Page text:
They lightened their wallets to lighten the park!
Workers installed more lights atop the Carmine Carro Center in Marine Park last week, thanks to a local community group that gave the city some green to make the upgrades. The new bulbs that brighten a flagpole and pathway leading up to the public meeting center should make visitors feel safer coming there after dark while discouraging loiterers, according to the president of the Marine Park Alliance, which funded the new lamps.
“It’s always dark around the park and around the house here, and it should be lit up — especially the pathways and stuff,” said Charles D’Alessandro. “At least there’s some light here, people are not walking through darkness, and it makes it a little safer for people walking up. We’re community minded — just trying to take care of our community that’s all.”
The city finished the famously delayed and over-budget Carmine Carro Center in 2013 — costs ballooned from $5 million to $16 million over the 10 years it took to complete.
The Alliance gave the Parks Department $3,000 to install three floodlights and two spotlights on and around the fieldhouse. One of which illuminates a pole bearing the American and Prisoner of War flags — one of the Alliance’s top priorities for getting the new lights, said D’Alessandro.
“Flags are supposed to be either taken down in the dark and raised in the morning or there’s supposed to light on it, so one of the things we wanted to do was make sure our flag pole had light on it,” he said.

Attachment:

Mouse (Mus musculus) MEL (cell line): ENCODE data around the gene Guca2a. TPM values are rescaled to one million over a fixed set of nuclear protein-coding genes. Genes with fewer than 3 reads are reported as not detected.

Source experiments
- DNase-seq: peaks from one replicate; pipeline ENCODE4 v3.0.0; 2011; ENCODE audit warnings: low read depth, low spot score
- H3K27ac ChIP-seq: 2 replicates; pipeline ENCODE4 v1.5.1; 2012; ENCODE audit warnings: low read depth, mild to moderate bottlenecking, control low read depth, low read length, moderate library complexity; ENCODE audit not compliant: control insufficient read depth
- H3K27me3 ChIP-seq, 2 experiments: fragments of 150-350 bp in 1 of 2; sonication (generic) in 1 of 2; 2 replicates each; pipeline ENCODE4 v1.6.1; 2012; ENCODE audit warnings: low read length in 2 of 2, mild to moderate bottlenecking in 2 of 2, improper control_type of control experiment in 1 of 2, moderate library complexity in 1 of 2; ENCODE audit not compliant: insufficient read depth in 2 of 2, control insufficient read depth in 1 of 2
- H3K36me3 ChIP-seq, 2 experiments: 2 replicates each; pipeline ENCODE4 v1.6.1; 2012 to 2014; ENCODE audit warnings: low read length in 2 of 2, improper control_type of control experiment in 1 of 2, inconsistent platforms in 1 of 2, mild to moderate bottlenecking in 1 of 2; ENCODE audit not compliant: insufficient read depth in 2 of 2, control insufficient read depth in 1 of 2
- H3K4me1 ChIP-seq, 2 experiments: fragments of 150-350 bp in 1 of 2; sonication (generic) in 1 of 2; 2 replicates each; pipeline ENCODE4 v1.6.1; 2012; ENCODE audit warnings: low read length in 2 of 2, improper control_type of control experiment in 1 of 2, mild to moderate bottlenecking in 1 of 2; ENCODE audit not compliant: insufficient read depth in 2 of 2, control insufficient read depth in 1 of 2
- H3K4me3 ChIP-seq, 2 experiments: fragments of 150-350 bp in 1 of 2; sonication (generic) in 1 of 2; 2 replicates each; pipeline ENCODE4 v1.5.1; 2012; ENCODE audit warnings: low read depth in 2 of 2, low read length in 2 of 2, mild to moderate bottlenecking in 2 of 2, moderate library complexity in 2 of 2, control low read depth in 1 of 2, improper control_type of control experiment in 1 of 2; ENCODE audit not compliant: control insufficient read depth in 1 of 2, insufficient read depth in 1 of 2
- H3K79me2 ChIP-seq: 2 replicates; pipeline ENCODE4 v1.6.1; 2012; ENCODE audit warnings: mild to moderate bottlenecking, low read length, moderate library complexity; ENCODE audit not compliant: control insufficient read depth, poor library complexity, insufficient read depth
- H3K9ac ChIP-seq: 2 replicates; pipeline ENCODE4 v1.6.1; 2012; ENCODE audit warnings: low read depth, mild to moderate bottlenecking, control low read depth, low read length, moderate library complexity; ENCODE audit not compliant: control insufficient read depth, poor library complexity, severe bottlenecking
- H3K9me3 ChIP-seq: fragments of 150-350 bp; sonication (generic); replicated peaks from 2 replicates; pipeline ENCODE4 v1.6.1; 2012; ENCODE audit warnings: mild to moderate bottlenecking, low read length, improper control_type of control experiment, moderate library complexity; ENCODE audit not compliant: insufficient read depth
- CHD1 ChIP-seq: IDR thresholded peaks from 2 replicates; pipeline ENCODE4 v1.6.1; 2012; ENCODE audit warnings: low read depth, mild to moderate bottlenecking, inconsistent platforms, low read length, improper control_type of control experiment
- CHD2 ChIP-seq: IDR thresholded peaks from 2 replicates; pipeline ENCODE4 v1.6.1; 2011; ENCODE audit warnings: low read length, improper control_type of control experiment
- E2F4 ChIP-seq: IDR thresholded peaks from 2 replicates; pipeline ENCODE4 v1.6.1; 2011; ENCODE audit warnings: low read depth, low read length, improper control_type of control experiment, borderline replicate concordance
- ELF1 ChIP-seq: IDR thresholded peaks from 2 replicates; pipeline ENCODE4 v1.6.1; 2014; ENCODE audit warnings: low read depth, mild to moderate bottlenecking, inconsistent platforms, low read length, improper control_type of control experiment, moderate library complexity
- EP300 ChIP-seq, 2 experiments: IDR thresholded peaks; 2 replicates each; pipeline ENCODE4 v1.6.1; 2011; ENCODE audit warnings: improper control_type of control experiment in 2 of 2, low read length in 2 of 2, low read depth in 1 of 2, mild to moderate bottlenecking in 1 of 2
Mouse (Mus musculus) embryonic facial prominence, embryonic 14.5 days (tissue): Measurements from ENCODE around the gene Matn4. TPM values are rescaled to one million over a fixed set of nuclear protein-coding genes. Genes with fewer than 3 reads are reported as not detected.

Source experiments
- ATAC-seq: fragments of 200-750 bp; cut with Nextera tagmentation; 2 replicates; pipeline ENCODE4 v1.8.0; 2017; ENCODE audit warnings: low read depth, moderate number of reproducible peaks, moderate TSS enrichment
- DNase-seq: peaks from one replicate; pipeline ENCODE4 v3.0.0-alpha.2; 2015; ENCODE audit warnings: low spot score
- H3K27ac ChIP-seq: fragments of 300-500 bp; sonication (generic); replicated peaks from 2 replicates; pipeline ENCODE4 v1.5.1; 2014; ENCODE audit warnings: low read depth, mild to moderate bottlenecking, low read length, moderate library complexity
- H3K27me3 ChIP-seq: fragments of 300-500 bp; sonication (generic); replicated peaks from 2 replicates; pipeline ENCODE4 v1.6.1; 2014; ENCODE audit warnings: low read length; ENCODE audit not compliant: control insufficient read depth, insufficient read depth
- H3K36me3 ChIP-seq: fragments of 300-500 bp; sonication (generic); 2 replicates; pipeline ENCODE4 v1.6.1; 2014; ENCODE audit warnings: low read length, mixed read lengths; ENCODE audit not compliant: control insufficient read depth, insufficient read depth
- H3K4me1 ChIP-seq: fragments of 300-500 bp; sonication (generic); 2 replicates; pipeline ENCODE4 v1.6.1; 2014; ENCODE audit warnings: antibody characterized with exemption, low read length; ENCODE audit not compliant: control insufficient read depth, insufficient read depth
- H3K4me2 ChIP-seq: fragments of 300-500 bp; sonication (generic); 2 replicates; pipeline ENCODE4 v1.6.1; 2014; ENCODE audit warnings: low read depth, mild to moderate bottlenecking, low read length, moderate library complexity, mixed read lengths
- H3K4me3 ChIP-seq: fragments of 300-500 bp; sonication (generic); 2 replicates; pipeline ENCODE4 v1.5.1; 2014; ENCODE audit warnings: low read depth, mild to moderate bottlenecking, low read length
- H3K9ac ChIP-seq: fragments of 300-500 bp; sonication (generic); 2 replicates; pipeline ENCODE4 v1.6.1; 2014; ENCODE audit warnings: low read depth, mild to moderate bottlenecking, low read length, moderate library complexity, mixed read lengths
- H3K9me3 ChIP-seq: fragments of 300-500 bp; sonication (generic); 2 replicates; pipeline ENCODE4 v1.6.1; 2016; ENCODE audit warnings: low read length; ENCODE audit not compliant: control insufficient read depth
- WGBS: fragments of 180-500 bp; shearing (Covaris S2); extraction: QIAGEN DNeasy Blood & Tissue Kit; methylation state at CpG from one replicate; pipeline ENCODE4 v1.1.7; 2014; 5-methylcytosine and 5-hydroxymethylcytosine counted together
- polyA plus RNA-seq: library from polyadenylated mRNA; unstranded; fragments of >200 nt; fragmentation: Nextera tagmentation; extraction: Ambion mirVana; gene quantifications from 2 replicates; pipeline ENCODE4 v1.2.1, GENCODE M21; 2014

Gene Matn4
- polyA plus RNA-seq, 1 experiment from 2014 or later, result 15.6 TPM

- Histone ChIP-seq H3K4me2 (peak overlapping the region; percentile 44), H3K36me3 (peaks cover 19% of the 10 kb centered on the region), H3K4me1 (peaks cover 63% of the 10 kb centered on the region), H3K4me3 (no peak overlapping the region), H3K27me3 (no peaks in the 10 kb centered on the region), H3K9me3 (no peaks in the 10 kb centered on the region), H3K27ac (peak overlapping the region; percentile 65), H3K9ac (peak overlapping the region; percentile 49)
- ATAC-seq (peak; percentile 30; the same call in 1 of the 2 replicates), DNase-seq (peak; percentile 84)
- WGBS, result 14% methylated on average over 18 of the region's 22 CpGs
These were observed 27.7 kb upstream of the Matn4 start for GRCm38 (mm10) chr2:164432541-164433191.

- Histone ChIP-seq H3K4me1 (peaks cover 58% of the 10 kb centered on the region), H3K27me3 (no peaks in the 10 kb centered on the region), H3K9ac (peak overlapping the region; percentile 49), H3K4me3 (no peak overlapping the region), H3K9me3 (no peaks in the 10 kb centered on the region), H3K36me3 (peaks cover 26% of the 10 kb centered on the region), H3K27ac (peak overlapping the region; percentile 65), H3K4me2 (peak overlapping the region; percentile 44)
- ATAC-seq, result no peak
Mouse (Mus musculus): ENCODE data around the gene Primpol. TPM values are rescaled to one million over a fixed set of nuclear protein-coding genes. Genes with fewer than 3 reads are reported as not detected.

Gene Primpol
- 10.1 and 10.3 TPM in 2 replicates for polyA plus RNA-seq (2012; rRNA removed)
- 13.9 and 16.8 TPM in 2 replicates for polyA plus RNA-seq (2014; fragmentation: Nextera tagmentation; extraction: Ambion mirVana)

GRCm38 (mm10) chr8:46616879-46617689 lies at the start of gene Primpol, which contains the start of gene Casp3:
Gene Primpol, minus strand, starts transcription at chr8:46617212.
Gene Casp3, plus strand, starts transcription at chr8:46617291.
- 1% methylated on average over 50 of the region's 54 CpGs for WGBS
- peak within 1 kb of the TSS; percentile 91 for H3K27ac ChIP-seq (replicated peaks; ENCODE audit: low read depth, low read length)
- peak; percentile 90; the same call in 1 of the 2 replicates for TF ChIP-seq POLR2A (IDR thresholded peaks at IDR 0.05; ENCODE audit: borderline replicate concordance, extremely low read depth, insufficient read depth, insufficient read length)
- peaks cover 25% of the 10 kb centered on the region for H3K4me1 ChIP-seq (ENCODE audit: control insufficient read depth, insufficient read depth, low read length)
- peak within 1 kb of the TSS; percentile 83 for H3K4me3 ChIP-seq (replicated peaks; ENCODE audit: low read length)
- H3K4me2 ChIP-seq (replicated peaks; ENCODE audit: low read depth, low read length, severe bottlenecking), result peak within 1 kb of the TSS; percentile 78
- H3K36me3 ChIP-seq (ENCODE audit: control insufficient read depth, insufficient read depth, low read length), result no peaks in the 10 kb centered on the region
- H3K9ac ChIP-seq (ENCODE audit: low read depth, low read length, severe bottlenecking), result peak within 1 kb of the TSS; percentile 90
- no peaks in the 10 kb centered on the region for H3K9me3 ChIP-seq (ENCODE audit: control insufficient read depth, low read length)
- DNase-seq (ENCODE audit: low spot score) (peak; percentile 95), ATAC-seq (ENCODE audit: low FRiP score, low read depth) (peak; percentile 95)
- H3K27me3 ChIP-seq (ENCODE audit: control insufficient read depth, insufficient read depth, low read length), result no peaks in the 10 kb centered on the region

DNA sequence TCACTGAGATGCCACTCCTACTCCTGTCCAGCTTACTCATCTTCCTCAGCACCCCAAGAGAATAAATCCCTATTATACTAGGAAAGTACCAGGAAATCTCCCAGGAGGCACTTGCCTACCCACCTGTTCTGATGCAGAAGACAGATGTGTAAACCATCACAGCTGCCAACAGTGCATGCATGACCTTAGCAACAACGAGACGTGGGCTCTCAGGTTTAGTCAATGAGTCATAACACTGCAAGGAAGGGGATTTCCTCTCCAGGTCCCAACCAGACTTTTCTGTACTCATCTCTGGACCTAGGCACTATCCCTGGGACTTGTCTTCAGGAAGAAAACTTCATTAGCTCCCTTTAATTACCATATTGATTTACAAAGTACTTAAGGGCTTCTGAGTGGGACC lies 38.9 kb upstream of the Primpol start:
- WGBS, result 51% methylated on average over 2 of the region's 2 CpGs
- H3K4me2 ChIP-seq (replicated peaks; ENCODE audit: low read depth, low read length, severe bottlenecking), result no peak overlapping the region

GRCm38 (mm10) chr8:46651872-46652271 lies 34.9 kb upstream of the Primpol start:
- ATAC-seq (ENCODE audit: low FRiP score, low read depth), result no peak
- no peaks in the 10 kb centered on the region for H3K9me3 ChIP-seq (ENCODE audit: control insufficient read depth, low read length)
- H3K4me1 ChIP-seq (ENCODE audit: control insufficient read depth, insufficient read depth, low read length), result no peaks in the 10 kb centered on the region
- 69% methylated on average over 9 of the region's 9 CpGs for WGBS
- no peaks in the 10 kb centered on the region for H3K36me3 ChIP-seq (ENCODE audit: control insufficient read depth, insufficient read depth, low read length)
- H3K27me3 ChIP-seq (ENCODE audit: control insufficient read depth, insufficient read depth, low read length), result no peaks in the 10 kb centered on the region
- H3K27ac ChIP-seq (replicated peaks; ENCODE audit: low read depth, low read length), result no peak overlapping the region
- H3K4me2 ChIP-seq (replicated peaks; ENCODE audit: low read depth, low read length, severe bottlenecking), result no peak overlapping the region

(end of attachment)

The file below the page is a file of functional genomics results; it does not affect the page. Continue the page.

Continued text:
And with winter fast approaching, the new lights will reduce the risk of people slipping on ice, said Ed Jaworski, president of the Madison-Marine-Homecrest Civic Association, which regularly meets in the center.
“This is a lot better, because it’s a black sidewalk and sometimes — especially during the winter — you don’t know if you’re going to step on ice or something,” he said.
Many are urging the city to put in even more lights around the park itself because they don’t feel comfortable walking through it at night. The Parks Department has no immediate plans to add any, but Councilman Alan Maisel (D–Marine Park) is looking to fund more light posts around the center and along the pathway leading up to it, he said.
“I don’t think it solves our problem completely, but it will be helpful,” he said. “I want the whole area to be lit because the last time I was there it was extremely dark, they need to have enough light so people don’t kill themselves.”
The city also has no plans to use goats to trim the center’s sometimes-overgrown green roof as it has to trim weeds in hard-to-reach portions of Prospect and Brooklyn Bridge parks.